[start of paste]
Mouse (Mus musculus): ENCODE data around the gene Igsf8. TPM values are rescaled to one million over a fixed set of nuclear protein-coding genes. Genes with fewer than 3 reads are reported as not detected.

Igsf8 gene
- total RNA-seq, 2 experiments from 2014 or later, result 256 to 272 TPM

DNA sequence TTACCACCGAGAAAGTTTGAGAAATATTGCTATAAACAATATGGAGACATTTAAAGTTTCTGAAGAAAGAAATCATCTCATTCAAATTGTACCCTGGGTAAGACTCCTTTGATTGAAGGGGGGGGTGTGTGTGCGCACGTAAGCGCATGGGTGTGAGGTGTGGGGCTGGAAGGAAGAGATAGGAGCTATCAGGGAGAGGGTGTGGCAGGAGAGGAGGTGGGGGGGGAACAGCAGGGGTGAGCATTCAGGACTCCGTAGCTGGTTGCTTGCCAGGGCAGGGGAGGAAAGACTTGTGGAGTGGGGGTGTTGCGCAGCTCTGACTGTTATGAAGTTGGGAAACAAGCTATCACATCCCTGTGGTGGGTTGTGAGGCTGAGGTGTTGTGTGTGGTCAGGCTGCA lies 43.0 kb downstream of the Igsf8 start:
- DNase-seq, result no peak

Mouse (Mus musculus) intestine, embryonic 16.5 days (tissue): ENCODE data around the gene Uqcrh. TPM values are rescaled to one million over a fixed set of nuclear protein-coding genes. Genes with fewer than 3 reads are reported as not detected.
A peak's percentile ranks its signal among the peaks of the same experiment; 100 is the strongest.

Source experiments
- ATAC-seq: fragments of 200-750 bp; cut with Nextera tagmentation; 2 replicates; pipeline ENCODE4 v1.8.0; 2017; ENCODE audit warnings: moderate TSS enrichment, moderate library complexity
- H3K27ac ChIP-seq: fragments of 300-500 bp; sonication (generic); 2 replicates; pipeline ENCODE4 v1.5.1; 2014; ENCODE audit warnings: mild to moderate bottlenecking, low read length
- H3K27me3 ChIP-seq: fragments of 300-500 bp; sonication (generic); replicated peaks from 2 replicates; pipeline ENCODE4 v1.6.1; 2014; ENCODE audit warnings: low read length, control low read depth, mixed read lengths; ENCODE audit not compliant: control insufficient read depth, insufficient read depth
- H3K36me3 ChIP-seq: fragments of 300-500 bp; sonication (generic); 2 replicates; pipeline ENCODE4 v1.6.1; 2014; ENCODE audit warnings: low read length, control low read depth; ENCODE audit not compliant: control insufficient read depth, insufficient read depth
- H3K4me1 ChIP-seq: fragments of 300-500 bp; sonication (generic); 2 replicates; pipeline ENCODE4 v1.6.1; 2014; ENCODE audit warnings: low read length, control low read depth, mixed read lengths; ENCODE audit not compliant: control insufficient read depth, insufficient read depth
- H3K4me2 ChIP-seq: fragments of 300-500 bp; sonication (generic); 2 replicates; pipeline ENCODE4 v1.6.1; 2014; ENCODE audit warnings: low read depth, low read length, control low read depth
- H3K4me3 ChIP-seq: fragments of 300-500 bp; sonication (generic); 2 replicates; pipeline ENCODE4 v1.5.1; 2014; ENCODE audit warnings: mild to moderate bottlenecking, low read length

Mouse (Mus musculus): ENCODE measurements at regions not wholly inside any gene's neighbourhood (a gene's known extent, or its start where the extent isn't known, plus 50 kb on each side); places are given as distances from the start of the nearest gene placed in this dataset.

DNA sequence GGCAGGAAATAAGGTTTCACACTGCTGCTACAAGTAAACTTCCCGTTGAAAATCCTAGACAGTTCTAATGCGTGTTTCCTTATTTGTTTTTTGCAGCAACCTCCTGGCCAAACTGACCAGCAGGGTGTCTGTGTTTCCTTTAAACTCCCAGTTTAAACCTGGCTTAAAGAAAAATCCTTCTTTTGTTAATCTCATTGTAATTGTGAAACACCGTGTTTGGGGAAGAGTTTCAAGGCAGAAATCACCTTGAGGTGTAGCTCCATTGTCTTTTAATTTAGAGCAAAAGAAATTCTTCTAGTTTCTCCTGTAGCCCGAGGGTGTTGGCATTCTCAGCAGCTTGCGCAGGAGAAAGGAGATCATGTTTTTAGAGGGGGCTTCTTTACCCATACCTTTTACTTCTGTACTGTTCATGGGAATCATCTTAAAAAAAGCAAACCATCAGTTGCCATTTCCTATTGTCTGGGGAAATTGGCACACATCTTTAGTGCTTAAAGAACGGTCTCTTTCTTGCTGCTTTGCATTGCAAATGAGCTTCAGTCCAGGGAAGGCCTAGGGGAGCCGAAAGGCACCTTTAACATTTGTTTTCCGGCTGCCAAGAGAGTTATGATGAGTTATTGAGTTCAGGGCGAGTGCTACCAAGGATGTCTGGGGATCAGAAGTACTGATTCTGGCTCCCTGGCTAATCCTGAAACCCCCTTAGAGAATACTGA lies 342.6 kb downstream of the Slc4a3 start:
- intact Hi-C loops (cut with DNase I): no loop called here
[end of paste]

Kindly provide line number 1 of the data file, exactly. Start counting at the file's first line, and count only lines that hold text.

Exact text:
Mouse (Mus musculus): ENCODE data around the gene Igsf8. TPM values are rescaled to one million over a fixed set of nuclear protein-coding genes. Genes with fewer than 3 reads are reported as not detected.